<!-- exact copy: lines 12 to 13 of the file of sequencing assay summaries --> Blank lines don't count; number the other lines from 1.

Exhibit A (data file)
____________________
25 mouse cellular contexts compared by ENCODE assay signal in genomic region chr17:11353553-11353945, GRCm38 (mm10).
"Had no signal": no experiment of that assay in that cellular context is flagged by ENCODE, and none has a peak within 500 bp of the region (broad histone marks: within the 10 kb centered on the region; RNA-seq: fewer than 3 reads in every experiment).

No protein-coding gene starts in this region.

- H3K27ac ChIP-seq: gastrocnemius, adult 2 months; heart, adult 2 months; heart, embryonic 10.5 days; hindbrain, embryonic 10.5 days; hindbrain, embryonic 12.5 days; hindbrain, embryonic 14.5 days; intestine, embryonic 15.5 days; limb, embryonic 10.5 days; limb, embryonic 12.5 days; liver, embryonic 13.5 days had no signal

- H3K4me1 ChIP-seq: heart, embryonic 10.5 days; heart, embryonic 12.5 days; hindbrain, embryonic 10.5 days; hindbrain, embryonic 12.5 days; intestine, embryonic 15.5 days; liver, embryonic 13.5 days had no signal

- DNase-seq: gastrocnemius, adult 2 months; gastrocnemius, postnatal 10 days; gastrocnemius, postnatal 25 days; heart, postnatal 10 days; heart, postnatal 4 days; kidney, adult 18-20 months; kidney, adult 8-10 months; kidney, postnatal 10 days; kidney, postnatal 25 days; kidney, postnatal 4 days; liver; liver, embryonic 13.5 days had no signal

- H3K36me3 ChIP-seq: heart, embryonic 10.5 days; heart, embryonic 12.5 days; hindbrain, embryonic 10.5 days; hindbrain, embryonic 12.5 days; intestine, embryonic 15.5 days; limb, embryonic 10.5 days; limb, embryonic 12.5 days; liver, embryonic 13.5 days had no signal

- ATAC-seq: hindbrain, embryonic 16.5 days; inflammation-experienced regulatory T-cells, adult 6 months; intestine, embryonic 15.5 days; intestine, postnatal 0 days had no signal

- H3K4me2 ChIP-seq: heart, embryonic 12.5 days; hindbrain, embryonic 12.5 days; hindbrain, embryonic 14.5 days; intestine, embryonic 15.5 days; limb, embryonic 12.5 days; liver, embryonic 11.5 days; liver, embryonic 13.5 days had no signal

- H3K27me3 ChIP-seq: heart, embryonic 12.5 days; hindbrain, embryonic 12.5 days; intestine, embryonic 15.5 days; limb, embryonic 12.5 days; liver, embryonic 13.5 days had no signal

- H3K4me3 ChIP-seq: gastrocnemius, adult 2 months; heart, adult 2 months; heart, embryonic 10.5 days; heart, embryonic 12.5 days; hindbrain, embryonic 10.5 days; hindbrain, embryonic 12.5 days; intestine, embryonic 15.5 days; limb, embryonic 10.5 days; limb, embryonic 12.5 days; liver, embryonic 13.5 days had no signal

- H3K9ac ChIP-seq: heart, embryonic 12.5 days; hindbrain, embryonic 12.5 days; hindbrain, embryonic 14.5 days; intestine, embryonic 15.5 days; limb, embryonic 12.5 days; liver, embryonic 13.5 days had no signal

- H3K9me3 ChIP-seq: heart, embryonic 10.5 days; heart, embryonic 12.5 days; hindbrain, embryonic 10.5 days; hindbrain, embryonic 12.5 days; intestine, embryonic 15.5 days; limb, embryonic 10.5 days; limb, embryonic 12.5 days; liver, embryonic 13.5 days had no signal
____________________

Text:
- H3K9ac ChIP-seq: heart, embryonic 12.5 days; hindbrain, embryonic 12.5 days; hindbrain, embryonic 14.5 days; intestine, embryonic 15.5 days; limb, embryonic 12.5 days; liver, embryonic 13.5 days had no signal

- H3K9me3 ChIP-seq: heart, embryonic 10.5 days; heart, embryonic 12.5 days; hindbrain, embryonic 10.5 days; hindbrain, embryonic 12.5 days; intestine, embryonic 15.5 days; limb, embryonic 10.5 days; limb, embryonic 12.5 days; liver, embryonic 13.5 days had no signal